How is your family responding to the move to Pennsylvania?

We are all looking forward to the move. Camp has always been a big part of our lives, and my children are products of the positive influences of the Village. The idea of being at all the sessions is a dream come true. We are all excited. I am particularly excited for my son Mark, who will now have some of the experiences that Matthew and Alexis have had at camp. My family will be joining me at the Village next summer, after Matthew graduates from high school.

Will you miss parish life?

God blessed us with eighteen years of parish life at St. George in Terre Haute, IN. We have wonderful relationships with so many people. We have been family for a very long time, so leaving is tough. But we will take them with us in our hearts and our prayers, and they will keep us as well. It is helpful to know that we leave the parish in good hands of spiritual leadership in Fr. Stephen. It is also helpful to know how the parish, aware of my life-long relationship with the Village, wishes my family well there. I expect them to visit the Village often, as we have programs and opportunities to share in the future. I’ve challenged them to come often.

You seem to enjoy being a dad and a priest. What does your wife Stefanie think about all this?

I love being a father. Our children are a great joy to Stefanie and me. Watching them grow has been such an exciting thing. Especially fulfilling is how they grow in SOYO and Church school. Stefanie and I are our children’s greatest fans. We also enjoyed nurturing our church community and now look forward to working together at the Village. Stefanie is looking forward to the new challenges and life. At the Village, we will be closer to our families as well. We hope that she will find a job teaching theology at a nearby college. She has much to offer. In our marriage, we have both been able to share in ministry. I like to see myself as the pastor in the family, and Stefanie as the theologian. Stefanie also is a seminary graduate and loves the ministry of the Church. She has certainly enriched my life and my ministry.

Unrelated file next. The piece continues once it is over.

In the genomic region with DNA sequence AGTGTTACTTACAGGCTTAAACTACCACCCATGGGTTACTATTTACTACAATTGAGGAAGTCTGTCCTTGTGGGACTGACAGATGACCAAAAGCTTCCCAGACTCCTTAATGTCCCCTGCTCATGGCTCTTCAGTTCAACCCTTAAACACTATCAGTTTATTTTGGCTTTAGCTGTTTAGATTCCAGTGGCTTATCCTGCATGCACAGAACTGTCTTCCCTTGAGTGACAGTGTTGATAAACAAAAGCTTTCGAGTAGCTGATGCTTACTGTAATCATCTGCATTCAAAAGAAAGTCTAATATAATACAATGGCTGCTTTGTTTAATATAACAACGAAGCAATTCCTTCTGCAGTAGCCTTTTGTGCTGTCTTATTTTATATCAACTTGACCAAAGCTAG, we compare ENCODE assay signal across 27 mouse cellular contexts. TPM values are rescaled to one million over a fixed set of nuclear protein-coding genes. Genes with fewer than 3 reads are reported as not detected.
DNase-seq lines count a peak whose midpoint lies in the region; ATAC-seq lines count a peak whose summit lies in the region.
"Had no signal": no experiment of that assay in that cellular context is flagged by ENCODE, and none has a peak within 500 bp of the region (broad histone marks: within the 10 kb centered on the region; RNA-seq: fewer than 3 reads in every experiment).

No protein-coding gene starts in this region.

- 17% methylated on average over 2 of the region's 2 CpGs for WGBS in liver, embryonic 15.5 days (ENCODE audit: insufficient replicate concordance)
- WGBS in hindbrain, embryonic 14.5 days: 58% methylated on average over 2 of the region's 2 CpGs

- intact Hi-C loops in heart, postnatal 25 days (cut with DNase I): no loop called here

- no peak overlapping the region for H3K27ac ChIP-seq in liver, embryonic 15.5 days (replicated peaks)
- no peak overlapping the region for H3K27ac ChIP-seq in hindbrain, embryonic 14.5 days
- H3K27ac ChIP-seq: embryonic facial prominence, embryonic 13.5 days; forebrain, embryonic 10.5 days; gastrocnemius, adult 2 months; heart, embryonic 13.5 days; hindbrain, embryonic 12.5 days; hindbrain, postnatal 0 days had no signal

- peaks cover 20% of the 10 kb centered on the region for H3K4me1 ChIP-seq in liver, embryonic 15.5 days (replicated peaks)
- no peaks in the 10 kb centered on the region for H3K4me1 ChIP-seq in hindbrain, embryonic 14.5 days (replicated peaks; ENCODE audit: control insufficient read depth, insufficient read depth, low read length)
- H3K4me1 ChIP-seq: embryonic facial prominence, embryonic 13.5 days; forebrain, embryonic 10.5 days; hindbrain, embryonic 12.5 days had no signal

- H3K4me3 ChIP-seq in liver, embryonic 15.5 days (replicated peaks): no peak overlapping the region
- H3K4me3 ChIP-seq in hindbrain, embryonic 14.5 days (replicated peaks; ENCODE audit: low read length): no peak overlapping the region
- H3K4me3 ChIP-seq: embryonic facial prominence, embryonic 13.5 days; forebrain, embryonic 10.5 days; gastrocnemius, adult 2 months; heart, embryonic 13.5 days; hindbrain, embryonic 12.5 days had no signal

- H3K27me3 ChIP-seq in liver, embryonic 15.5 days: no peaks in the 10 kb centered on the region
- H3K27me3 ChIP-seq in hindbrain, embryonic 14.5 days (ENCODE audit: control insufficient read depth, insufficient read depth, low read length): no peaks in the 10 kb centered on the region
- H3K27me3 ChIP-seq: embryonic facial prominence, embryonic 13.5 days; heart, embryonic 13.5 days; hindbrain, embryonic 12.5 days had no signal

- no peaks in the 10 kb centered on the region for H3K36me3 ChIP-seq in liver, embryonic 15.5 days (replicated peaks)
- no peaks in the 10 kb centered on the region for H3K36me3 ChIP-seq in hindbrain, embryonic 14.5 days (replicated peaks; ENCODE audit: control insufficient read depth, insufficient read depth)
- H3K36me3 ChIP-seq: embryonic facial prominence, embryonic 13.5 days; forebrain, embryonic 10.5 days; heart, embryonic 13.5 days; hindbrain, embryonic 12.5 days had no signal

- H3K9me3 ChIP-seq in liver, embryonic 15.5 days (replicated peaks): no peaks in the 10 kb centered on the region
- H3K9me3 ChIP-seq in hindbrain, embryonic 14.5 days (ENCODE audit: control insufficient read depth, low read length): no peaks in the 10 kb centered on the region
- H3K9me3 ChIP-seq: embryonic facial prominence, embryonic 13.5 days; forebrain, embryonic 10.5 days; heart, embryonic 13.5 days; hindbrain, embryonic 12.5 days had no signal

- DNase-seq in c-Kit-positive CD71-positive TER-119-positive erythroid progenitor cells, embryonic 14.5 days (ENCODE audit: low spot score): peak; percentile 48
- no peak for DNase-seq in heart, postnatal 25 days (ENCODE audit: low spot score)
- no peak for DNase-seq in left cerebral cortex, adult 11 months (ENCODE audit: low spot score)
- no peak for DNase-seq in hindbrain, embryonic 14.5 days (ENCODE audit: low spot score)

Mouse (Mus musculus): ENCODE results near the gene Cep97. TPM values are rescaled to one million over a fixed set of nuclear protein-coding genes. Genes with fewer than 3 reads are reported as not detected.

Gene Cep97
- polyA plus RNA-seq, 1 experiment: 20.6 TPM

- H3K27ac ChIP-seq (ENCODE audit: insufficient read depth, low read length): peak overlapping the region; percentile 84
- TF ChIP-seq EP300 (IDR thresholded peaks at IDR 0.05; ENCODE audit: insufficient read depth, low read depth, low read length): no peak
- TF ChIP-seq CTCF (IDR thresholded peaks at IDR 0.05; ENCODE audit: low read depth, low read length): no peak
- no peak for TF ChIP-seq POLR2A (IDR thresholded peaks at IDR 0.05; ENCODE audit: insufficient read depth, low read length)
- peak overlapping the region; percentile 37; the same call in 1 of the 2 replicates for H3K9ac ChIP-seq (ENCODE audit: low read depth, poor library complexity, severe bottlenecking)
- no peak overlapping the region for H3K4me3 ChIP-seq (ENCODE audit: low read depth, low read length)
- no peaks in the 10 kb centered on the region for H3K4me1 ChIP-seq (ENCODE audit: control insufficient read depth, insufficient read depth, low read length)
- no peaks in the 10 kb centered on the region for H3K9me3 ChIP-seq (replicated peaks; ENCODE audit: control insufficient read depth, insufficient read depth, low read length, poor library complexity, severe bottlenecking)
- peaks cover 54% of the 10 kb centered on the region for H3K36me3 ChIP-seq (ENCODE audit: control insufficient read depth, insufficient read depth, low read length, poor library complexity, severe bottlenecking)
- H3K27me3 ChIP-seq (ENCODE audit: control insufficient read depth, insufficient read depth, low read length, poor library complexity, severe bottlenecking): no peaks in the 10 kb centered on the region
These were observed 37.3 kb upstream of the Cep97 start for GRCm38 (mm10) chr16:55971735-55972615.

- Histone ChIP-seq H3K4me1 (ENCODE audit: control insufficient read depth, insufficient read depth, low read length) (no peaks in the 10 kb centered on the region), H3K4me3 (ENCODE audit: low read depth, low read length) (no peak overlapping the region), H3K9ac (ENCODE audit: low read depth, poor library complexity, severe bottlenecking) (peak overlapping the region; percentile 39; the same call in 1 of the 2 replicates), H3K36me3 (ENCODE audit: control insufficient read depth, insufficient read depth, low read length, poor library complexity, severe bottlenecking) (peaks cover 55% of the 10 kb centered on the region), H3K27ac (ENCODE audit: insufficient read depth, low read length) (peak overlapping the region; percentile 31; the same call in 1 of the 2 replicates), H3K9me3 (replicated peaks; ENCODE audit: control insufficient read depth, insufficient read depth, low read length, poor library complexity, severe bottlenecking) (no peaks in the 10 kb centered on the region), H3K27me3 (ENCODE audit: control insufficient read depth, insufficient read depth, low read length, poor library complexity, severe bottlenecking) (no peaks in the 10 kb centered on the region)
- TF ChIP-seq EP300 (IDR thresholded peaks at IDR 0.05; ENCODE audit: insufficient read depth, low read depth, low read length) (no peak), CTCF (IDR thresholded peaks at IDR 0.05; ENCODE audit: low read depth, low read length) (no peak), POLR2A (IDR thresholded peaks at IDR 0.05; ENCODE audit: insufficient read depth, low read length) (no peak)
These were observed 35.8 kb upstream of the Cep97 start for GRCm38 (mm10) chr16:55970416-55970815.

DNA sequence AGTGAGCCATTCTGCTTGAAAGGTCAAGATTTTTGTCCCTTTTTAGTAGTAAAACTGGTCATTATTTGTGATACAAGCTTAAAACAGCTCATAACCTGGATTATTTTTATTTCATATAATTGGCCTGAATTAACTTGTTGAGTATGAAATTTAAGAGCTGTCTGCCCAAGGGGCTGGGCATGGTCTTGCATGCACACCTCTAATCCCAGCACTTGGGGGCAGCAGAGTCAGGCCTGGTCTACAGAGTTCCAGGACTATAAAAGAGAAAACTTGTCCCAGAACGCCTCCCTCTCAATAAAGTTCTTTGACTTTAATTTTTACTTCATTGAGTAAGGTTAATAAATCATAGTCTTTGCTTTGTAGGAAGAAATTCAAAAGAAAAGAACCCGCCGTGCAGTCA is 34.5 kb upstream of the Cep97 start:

The Antiochian Village is a place where my life as a priest can continue to grow and expand. I will have opportunities to share Christ with the group that I feel most drawn to serve. I also believe that the Village has some special things to offer my family and me. I ask for your prayers and the prayers of the readers of The WORD, and for your support and cooperation as we continue together to see God’s plan for our lives and our camp unfold. I look for God to show me how He wants me to journey to Him, and I hope to bring as many with me as I can.

Courtesy of the

November 2006 issue of The Word magazine.